Gastronomic Provence

Lonely Planet has produced this article for Vaucluse Tourism in Provence. All editorial views are those of Lonely Planet alone and reflect our policy of editorial independence and impartiality.

Provence has long been associated with the finer things in life, and justifiably so. Not only is the region a feast for the eyes, but it is also a feast for the tastebuds. There are, however, three products from the terroir (land) – wine, truffles and olive oil – that are essential to the fine art of living á la Provençale.

The long and wine-ding road

Provence’s red wines and especially those of the Gigondas vineyards, some 15km east of Orange, have gained cult status among wine aficionados worldwide. This bijou Appellation d’Origine Contrôlée (AOC; trademark body) produces reds known for their robust, full-bodied character, which is due to the combination of an exceptionally dry, chilly mistral wind and an equally exceptional, hot, ripening sun. The tiny slow-paced medieval village of Gigondas is well worth a gander in its own right. Perched on a hilltop, it features a ruined castle and a campanile, both affording superb vistas over the vineyards that ribbon the hillsides around the village.

Another prestigious vintage is red Châteauneuf-du-Pape (AOC), which covers just 32 sq km between Avignon and Orange. This earthy, well-structured wine has a high alcohol level (between 12.5% and 15%) and is a traditional accompaniment to game and sauced meats.

If you want to learn more about Châteauneuf-du-Pape (and other appellations from the Rhône Valley) wines, an essential port of call is the Musée du Vin (www.brotte.com), which has an exhibition about the area’s soils, ceépages (grape varieties) and winemaking techniques and also provides a prime wine-tasting opportunity.

You can also contact the Ecole de Dégustation (www.oenologie-mouriesse.com) – this school runs wine-tasting courses and workshops (two hours, in English) led by oenologists. The local tourist office has a list of wine shops and estates in the area you can visit to taste and buy – some require advanced reservation and have English tours.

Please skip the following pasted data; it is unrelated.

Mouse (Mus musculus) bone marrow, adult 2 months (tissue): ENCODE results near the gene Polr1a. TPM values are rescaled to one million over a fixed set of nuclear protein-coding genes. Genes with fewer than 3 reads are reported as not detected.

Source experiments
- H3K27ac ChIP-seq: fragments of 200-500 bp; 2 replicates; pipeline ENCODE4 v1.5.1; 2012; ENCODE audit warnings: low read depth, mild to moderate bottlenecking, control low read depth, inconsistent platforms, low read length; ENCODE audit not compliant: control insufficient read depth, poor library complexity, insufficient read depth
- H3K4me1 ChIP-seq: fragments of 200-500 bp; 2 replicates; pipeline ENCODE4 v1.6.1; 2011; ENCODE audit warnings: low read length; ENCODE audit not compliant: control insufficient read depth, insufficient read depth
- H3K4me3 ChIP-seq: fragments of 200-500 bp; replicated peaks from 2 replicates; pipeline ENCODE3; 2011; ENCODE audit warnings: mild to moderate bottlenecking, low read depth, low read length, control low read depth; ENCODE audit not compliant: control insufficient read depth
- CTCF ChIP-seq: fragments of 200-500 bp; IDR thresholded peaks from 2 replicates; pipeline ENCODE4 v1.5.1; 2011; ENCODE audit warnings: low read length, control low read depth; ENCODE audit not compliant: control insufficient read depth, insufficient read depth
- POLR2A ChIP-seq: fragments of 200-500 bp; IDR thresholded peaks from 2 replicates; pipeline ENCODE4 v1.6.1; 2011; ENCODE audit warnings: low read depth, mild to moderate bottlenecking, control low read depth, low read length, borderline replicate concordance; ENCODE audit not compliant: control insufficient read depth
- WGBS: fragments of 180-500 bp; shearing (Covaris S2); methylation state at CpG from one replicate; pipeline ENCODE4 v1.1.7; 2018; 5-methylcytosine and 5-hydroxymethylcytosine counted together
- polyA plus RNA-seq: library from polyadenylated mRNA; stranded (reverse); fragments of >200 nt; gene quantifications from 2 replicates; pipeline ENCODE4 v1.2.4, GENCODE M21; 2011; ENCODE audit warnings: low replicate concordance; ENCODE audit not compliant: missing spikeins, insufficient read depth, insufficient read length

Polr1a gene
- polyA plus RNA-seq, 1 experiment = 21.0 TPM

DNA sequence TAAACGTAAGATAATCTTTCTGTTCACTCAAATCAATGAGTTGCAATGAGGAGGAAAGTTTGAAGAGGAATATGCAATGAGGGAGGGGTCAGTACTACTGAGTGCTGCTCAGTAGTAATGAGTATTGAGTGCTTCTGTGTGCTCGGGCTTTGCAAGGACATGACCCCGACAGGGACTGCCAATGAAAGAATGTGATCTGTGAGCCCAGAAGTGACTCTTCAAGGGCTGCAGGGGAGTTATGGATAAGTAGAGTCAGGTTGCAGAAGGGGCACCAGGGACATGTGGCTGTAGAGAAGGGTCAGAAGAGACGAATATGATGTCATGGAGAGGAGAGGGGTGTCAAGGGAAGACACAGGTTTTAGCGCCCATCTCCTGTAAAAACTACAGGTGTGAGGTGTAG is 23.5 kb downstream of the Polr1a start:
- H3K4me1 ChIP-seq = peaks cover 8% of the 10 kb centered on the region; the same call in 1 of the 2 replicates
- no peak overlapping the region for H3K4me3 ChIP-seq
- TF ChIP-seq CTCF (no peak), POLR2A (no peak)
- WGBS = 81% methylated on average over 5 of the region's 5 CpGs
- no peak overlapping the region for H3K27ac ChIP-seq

Other charming wines to taste in situ include Côtes du Ventoux and Côtes du Luberon. Both labels are known predominantly for their light and fruity reds. Make sure you stop at Maison de la Truffe et du Vin (www.vin-truffe-luberon.com) housed in a former hospice in the village of Ménerbes, which represents about 60 domaines (estates). And yes, it also offers wine-tasting sessions.

Image courtesy of Vaucluse Tourism in Provence.


Black diamonds in the rough

Provence’s most precious ingredient is a fungus. But what a fungus! It looks far from appetising but it’s not called ‘the black diamond’ for nothing – one kilogram of top-quality black truffle may cost up to Euro1500 on the wholesale market.

The black truffles that are found in the Vaucluse region, which make up 80% of truffle production in France, are renowned for their unique fragrance. The black truffle (Tuber melanosporum) takes root underground, usually in close proximity to the roots of oak trees. They are snouted out by specially trained dogs in the Vaucluse, especially around Carpentras, Vaison-la-Romaine and Richerenches, in the winter months. Black truffles are highly sought after by local chefs who rave about their culinary and sensory properties and use them in many recipes to add taste and aroma.

For visitors there are great opportunities to discover the mysterious, fascinating world of black truffles. A number of chambres d’hôtes (B&Bs) organise truffle hunts with trufficulteurs (truffle growers) as well as visits to the truffle markets at Richerenches, Vaison-la-Romaine or Valréas, from mid-November to mid-March. They also arrange cooking classes and cook special truffle meals in season. The Maison de la Truffe et du Vin (www.vin-truffe-luberon.com) in Ménerbes has dedicated truffle-tasting workshops during which you can discover the taste of fresh truffles.

Vive le olive oil!

While people assume olive oil is solely a product of Italy or Spain, it also goes hand-in-hand with Provence. Originally planted by the Romans, the vast olive groves that dot the Provençale landscapes contribute to making France one of the world’s largest olive-oil producers.

Provençale olive oil can be bought direct at the moulin (mill), at specialist shops or at markets in the region. Depending on the terroir (soil) and the variety of olive, oil can have a varying degree of sweetness or acidity. Like wines, most Provence olive oils have an AOC stamp, which certifies their origin and quality. In the Vaucluse, the area around Apt and Carpentras is particularly renowned for their high-quality olive oils.

A number of working olive farms and mills conduct tours, often with tastings. In the town of Nyons (close to northern Vaucluse), the Institut du Monde de l’Olivier (www.afidol.org) runs olive workshops with tastings from July to September.

Some oléiculteurs (olive growers) also run B&Bs and are happy to show their estates to their guests and answer questions about olive-oil production. Near Carpentras, Le Moulin de Quenin (www.laquenin.fr) has attractive rooms in a 17th-century house amid a seven-acre olive grove. It produces a stunning AOC organic olive oil.